Bach’s English Suites – Murray Perahia

0 of 5 stars

Bach
English Suites – in A, BWV806; in A minor, BWV807; in G minor, BWV808; in F, BWV809; in E minor, BWV810; in D minor, BWV811

Murray Perahia (piano)

Recorded July 1997 and July 1998 in Musica-Théâtre La Salle de Musique, La Chaux-de-Fonds, Switzerland


Reviewed by: Rob Pennock

Reviewed: August 2008
CD No: SONY CLASSICAL
88697310502 (2 CDs)
Duration: 2 hours 6 minutes

Murray Perahia, one of the world’s greatest pianists, is synonymous with Chopin, Mozart and Bartók and over the decade since these English Suites were recorded he has made some of the finest versions of the keyboard works of Bach, Handel and Scarlatti, culminating in a magnificent account of Bach’s Partitas.

These performances of the English Suites originally appeared on two single discs a year apart. Now they are reissued at mid-price as a fold-out cardboard twofer (and a couple of minutes shorter than the printed timings suggest), with extensive programme notes by two commentators and an introduction by Perahia himself.

The title ‘English’ is absolutely meaningless, the major influence being the French dance style with an occasional dash of the Italian. Counterpoint is paramount and there are also underlying harmonic chordal patterns which lead each Suite to a final modulatory resolution.

Perahia’s profound understanding of structure is exhibited in every bar of these performances. He comes from a generation where it was assumed that if you played Bach on the piano then you would make full use of the pedals, rubato and the piano’s dynamic range. So throughout these renditions there is discreet use of the sustaining and loudness pedals, subtle rubato and extensive use of dynamic variation at forte and below. Tonally virtually every note has a singing quality, which never leads to monotony.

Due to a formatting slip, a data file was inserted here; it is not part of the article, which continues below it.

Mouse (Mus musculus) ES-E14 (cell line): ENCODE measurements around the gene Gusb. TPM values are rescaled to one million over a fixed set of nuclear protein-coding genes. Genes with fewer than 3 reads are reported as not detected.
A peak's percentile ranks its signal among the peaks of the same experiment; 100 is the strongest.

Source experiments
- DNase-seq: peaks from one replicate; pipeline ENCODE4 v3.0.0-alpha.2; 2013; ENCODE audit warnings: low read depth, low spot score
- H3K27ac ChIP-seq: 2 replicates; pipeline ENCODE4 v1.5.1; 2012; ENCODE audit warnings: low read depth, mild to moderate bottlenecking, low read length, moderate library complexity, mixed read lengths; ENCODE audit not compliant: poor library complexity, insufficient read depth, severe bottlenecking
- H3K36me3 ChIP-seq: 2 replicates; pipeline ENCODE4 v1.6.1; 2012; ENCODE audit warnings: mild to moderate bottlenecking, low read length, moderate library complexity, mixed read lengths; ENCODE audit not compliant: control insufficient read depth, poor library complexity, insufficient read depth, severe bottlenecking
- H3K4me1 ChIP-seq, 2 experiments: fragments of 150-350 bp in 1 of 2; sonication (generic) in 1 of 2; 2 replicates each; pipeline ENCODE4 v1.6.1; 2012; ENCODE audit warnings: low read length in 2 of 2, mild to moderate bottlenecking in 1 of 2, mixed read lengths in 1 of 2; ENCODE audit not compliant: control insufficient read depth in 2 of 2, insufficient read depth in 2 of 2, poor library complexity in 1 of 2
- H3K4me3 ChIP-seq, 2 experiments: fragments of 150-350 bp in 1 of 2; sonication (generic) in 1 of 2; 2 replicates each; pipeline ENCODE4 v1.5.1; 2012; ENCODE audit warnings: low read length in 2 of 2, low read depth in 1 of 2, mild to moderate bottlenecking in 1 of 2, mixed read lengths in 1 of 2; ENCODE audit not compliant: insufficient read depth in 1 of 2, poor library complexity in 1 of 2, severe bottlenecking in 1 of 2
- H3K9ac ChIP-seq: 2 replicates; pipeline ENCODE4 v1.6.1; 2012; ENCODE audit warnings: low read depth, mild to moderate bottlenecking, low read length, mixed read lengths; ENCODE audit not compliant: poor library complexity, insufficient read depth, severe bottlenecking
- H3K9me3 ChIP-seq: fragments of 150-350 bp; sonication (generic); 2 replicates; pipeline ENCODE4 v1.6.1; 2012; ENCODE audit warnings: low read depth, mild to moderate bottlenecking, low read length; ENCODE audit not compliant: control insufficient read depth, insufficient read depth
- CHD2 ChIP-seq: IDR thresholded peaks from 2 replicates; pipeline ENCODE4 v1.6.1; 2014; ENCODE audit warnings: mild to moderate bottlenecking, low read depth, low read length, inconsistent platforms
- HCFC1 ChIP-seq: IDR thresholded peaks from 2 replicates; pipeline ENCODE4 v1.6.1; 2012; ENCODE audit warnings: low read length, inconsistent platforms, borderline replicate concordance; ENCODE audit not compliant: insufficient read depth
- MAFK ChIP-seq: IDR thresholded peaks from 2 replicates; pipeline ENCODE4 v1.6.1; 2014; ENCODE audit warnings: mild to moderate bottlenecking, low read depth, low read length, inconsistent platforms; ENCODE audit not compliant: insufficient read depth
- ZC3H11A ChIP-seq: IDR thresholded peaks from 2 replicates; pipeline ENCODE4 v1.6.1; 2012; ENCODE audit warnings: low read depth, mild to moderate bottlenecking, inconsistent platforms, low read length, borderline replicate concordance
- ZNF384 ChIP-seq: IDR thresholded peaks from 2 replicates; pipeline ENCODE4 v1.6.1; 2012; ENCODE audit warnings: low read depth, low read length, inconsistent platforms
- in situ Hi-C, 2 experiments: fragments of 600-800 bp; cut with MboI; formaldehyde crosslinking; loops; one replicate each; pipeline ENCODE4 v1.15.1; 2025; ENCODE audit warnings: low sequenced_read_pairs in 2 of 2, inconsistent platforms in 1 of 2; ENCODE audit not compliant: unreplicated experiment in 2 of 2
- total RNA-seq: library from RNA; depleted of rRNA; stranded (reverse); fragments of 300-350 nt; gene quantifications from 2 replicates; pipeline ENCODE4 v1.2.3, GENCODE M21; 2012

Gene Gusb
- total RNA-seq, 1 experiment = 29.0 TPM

Every bar and phrase in these performances is alive. The ‘Prelude’ to the First Suite has a quiet sense of concentration, while the ‘Allemande’ has gorgeous touch. In the first ‘Courante’ there is a touch of steel in the right-hand and the second one is beautifully syncopated. ‘Authentic’-performance enthusiasts will shake their heads in disbelief at the romantic tone of the ‘Sarabande’ – it is gorgeous! A sailor’s hornpipe is brought to mind in a delightfully witty ‘Bourée I’, Perahia then bringing out the darker sonorities of its variant in the second such piece with stern deliverance. The delineation of line in the concluding ‘Gigue’ is exemplary.

Every Suite is full of such insights from Perahia. One appreciates the delightfully stately skip in the first bar of the Second Suite’s ‘Bourée II’, the strictness of the G minor’s ‘Allemande’, the precise left-hand in the same Suite’s ‘Gavotte’ and the interplay of strength of touch in the hands in the Fourth Suite’s first ‘Gavotte’. What runs through these tremendous performances is a profound sense of logic and humanity. Perahia really does make the final modulation of each Suite sound like the end of a journey.

I suppose that some will object to the minimal use of ornamentation, but this is actually an advantage. These are must-have performances. As an added bonus the sound is very good, being suitably warm, without losing clarity, and is realistically balanced.

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